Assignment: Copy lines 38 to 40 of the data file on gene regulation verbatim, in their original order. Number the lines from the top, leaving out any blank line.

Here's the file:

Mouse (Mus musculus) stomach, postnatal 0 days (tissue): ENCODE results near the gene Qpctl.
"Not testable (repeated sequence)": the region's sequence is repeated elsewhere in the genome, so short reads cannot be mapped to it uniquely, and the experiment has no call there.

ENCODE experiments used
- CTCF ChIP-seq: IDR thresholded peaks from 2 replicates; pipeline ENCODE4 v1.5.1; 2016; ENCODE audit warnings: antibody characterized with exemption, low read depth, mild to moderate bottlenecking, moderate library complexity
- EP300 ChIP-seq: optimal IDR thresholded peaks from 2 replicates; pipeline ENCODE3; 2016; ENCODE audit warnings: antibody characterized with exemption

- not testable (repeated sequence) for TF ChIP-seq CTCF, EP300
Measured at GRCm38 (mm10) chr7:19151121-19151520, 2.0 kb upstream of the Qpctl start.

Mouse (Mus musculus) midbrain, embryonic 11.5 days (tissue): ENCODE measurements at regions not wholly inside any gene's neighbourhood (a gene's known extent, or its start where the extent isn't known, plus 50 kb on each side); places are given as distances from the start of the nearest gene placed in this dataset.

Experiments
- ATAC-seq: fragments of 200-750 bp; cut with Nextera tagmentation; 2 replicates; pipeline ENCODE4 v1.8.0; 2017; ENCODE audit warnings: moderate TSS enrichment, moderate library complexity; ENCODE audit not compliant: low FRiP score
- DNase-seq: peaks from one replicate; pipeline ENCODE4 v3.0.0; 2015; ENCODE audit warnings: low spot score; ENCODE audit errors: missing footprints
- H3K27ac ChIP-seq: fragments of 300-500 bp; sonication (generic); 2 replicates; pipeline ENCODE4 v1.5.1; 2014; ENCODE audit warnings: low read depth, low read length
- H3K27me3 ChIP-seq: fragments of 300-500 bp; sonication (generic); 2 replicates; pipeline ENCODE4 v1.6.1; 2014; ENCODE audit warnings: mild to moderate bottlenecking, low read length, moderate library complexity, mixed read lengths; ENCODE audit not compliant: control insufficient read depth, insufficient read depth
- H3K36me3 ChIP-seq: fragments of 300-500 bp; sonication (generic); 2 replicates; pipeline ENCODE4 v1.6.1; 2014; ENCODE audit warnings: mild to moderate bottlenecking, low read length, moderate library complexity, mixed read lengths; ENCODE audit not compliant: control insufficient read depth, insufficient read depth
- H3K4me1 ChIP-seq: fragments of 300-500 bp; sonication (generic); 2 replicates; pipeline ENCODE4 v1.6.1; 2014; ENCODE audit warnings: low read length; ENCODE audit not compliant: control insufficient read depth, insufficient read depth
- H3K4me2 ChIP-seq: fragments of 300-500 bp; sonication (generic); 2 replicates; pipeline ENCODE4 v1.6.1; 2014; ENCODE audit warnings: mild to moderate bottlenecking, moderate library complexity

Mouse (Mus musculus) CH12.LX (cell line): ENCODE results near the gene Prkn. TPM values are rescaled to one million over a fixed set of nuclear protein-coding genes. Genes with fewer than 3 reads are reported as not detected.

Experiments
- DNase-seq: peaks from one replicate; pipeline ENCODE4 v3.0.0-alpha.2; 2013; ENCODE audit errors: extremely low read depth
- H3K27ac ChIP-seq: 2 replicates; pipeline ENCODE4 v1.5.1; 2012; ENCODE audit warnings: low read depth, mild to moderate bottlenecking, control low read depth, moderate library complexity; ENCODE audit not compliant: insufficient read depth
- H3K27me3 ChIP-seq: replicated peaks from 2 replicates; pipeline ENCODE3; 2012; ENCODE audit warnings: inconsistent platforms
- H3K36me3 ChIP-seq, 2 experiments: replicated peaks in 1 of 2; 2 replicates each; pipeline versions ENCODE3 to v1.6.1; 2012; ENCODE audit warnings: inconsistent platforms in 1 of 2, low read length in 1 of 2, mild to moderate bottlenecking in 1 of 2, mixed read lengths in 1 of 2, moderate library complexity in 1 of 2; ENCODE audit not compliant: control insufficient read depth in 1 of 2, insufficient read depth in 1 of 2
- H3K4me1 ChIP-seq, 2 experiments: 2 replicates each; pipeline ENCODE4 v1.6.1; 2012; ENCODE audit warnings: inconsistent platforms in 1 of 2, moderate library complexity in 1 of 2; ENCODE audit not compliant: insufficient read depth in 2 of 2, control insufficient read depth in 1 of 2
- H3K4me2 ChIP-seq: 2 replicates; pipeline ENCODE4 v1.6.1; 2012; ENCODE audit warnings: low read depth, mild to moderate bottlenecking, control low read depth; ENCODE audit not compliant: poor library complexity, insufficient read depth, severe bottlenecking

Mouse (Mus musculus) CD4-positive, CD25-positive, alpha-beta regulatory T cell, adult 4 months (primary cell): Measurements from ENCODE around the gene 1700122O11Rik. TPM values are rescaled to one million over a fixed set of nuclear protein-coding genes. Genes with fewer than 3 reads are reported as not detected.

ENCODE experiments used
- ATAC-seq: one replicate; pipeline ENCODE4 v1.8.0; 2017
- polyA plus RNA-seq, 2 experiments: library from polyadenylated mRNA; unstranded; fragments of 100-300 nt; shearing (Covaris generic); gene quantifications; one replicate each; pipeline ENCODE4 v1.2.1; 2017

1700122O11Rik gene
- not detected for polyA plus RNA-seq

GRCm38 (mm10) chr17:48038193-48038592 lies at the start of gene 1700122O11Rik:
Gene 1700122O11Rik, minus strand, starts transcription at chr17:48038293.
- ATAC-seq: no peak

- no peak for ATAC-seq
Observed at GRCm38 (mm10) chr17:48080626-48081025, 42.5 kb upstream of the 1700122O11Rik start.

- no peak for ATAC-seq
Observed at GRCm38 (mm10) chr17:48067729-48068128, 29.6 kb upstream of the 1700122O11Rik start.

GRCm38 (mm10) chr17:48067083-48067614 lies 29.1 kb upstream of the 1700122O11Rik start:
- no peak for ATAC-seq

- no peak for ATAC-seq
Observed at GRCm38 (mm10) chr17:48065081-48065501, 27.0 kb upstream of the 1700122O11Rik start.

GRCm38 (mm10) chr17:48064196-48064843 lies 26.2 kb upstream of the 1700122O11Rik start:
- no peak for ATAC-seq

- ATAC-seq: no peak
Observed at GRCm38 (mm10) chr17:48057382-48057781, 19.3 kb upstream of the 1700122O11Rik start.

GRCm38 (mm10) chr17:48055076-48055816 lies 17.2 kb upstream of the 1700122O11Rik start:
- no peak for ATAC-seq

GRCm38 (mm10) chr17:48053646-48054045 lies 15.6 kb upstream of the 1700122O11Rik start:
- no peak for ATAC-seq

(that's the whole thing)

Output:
GRCm38 (mm10) chr17:48067083-48067614 lies 29.1 kb upstream of the 1700122O11Rik start:
- no peak for ATAC-seq

- no peak for ATAC-seq